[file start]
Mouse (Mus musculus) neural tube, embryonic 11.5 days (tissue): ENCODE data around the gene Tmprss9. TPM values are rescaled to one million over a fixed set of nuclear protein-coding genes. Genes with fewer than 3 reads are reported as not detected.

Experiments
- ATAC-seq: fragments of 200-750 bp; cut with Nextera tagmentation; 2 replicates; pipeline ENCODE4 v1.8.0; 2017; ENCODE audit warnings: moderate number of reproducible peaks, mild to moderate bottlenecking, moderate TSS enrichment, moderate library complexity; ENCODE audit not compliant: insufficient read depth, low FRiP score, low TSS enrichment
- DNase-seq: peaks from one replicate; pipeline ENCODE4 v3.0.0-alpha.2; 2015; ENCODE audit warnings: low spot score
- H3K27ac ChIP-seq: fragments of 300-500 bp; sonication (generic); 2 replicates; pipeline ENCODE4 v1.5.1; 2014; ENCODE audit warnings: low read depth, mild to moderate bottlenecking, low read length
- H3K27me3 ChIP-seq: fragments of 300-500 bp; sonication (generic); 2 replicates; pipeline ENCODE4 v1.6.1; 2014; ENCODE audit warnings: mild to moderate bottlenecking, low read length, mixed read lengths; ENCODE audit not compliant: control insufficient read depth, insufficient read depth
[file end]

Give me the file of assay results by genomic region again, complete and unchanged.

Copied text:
Mouse (Mus musculus) neural tube, embryonic 11.5 days (tissue): ENCODE data around the gene Tmprss9. TPM values are rescaled to one million over a fixed set of nuclear protein-coding genes. Genes with fewer than 3 reads are reported as not detected.

Experiments
- ATAC-seq: fragments of 200-750 bp; cut with Nextera tagmentation; 2 replicates; pipeline ENCODE4 v1.8.0; 2017; ENCODE audit warnings: moderate number of reproducible peaks, mild to moderate bottlenecking, moderate TSS enrichment, moderate library complexity; ENCODE audit not compliant: insufficient read depth, low FRiP score, low TSS enrichment
- DNase-seq: peaks from one replicate; pipeline ENCODE4 v3.0.0-alpha.2; 2015; ENCODE audit warnings: low spot score
- H3K27ac ChIP-seq: fragments of 300-500 bp; sonication (generic); 2 replicates; pipeline ENCODE4 v1.5.1; 2014; ENCODE audit warnings: low read depth, mild to moderate bottlenecking, low read length
- H3K27me3 ChIP-seq: fragments of 300-500 bp; sonication (generic); 2 replicates; pipeline ENCODE4 v1.6.1; 2014; ENCODE audit warnings: mild to moderate bottlenecking, low read length, mixed read lengths; ENCODE audit not compliant: control insufficient read depth, insufficient read depth